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Re: corruption of in-memory data detected

To: Alexandru Cardaniuc <cardaniuc@xxxxxxxxx>
Subject: Re: corruption of in-memory data detected
From: Dave Chinner <david@xxxxxxxxxxxxx>
Date: Tue, 1 Jul 2014 19:38:03 +1000
Cc: xfs@xxxxxxxxxxx
Delivered-to: xfs@xxxxxxxxxxx
In-reply-to: <87vbrh1nyo.fsf@xxxxxxxxx>
References: <CALkk6gqiwyC7HD3QvzUgecVgdr55=zW=bEA-0bqHFR4y28koxA@xxxxxxxxxxxxxx> <20140701070230.GG4453@dastard> <87vbrh1nyo.fsf@xxxxxxxxx>
User-agent: Mutt/1.5.21 (2010-09-15)
On Tue, Jul 01, 2014 at 01:29:35AM -0700, Alexandru Cardaniuc wrote:
> Dave Chinner <david@xxxxxxxxxxxxx> writes:
> 
> > On Mon, Jun 30, 2014 at 11:44:45PM -0700, Alexandru Cardaniuc wrote:
> >> Hi All,
>  
> >> I am having an issue with an XFS filesystem shutting down under high
> >> load with very many small files. Basically, I have around 3.5 - 4
> >> million files on this filesystem. New files are being written to the
> >> FS all the time, until I get to 9-11 mln small files (35k on
> >> average).
....
> > You've probably fragmented free space to the point where inodes cannot
> > be allocated anymore, and then it's shutdown because it got enospc
> > with a dirty inode allocation transaction.
> 
> > xfs_db -c "freespc -s" <dev>
> 
> > should tell us whether this is the case or not.
> 
> This is what I have
> 
> #  xfs_db -c "freesp -s" /dev/sda5
>    from      to extents  blocks    pct
>       1       1     657     657   0.00
>       2       3     264     607   0.00
>       4       7      29     124   0.00
>       8      15      13     143   0.00
>      16      31      41     752   0.00
>      32      63       8     293   0.00
>      64     127      12    1032   0.00
>     128     255       8    1565   0.00
>     256     511      10    4044   0.00
>     512    1023       7    5750   0.00
>    1024    2047      10   16061   0.01
>    2048    4095       5   16948   0.01
>    4096    8191       7   43312   0.02
>    8192   16383       9  115578   0.06
>   16384   32767       6  159576   0.08
>   32768   65535       3  104586   0.05
>  262144  524287       1  507710   0.25
> 4194304 7454720      28 200755934  99.51
> total free extents 1118
> total free blocks 201734672
> average free extent size 180442

So it's not freespace fragmentation, but that was just the most
likely cause. Most likely it's a transient condition where an AG is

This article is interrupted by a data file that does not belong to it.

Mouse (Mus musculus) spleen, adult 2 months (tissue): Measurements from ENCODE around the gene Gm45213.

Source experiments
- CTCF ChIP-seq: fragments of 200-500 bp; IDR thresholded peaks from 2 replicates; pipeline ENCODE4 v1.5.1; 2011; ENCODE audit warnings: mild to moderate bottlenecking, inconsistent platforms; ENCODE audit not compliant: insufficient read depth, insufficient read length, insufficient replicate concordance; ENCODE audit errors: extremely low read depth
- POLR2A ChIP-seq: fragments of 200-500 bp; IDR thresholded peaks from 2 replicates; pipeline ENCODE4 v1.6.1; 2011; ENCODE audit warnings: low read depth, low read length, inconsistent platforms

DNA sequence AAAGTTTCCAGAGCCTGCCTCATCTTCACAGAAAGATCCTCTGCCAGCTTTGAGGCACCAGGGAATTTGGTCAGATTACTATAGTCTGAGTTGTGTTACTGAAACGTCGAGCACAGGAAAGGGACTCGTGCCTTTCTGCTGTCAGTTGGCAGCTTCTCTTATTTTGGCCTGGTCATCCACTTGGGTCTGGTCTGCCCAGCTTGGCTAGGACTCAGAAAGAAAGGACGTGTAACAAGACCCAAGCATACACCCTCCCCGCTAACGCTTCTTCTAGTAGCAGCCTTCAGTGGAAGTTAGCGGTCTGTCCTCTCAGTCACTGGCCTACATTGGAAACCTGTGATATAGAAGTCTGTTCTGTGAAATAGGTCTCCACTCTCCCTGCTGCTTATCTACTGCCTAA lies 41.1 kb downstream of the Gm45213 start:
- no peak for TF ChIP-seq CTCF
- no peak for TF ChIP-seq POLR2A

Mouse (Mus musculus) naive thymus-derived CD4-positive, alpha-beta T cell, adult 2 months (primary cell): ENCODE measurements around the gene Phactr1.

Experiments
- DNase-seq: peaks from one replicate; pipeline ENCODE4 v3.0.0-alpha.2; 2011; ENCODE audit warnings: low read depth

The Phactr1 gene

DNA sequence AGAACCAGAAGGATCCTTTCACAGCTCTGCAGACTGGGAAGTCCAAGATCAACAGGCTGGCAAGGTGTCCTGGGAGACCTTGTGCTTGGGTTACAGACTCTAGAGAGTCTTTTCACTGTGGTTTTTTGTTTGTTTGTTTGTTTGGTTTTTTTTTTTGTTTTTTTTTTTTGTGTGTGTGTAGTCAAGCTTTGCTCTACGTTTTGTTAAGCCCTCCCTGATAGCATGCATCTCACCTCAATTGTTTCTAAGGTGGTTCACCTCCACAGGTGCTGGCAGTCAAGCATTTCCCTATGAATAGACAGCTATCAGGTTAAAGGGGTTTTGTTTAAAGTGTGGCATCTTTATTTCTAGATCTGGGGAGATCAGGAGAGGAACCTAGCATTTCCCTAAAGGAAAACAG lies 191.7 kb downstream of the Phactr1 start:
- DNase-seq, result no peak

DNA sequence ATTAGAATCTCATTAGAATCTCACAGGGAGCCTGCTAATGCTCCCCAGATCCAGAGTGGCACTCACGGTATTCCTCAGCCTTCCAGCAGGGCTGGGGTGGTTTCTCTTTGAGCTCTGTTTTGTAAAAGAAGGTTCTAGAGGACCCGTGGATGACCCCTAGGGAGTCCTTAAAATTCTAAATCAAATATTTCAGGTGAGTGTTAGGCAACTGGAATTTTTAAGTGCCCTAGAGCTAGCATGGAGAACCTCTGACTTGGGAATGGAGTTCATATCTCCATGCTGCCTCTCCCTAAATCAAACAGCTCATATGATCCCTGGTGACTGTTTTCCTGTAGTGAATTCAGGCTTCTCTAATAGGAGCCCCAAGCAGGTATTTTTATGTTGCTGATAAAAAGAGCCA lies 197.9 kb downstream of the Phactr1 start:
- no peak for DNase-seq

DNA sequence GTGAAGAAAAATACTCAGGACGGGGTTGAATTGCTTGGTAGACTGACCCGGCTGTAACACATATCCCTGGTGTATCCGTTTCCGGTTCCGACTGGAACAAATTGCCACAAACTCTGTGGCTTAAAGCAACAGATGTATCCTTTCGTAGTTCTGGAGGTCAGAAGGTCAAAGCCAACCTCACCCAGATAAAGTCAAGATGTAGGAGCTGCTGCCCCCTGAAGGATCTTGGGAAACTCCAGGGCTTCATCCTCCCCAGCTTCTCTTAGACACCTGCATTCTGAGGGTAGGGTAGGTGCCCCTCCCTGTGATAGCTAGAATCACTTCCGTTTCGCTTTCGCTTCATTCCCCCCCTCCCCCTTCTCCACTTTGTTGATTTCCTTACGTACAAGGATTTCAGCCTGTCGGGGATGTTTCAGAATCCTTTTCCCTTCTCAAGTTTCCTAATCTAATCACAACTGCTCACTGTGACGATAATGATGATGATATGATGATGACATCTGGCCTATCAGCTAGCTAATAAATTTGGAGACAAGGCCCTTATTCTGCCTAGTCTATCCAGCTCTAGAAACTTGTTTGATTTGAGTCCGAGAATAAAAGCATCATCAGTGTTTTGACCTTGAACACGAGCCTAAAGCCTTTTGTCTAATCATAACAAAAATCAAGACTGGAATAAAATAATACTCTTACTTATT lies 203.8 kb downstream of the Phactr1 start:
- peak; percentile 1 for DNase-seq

out of space but in determining that condition the AGF was
modified. We've fixed several bugs in that area over the past few
years....

> >> Using CentOS 5.9 with kernel 2.6.18-348.el5xen
> >
> > The "enospc with dirty transaction" shutdown bugs have been fixed in
> > more recent kernels than RHEL5.
> 
> These fixes were not backported to RHEL5 kernels?

No.

> >> The problem is reproducible and I don't think it's hardware related.
> >> The problem was reproduced on multiple servers of the same type. So,
> >> I doubt it's a memory issue or something like that.
> 
> > Nope, it's not hardware, it's buggy software that has been fixed in
> > the years since 2.6.18....
> 
> I would hope these fixes would be backported to RHEL5 (CentOS 5) kernels...

TANSTAAFL.

> > If you've fragmented free space, then your ony options are:
> 
> >     - dump/mkfs/restore - remove a large number of files from the
> > filesystem so free space defragments.
> 
> That wouldn't be fixed automagically using xfs_repair, wouldn't it?

No.

> > If you simply want to avoid the shutdown, then upgrade to a more
> > recent kernel (3.x of some kind) where all the known issues have been
> > fixed.
> 
> How about 2.6.32? That's the kernel that comes with RHEL 6.x

It might, but I don't know the exact root cause of your problem so I
couldn't say for sure.

> >> I went through the kernel updates for CentOS 5.10 (newer kernel),
> >> but didn't see any xfs related fixes since CentOS 5.9
> 
> > That's something you need to talk to your distro maintainers about....
> 
> I was worried you gonna say that :)

Theres only so much that upstream can do to support heavily patched,
6 year old distro kernels.

> What are my options at this point? Am I correct to assume that the issue
> is related to the load and if I manage to decrease the load, the issue
> is not going to reproduce itself?

It's more likely related to the layout of data and metadata on disk.

> We have been using XFS on RHEL 5
> kernels for years and didn't see this issue. Now, the issue happens
> consistently, but seems to be related to high load...

There are several different potential causes - high load just
iterates the problem space faster.

> We have hundreds of these servers deployed in production right now, so
> some way to address the current situation would be very welcomed.

I'd suggest talking to Red Hat about what they can do to help you,
especially as CentOS is a now RH distro....

Cheers,

Dave.
-- 
Dave Chinner
david@xxxxxxxxxxxxx

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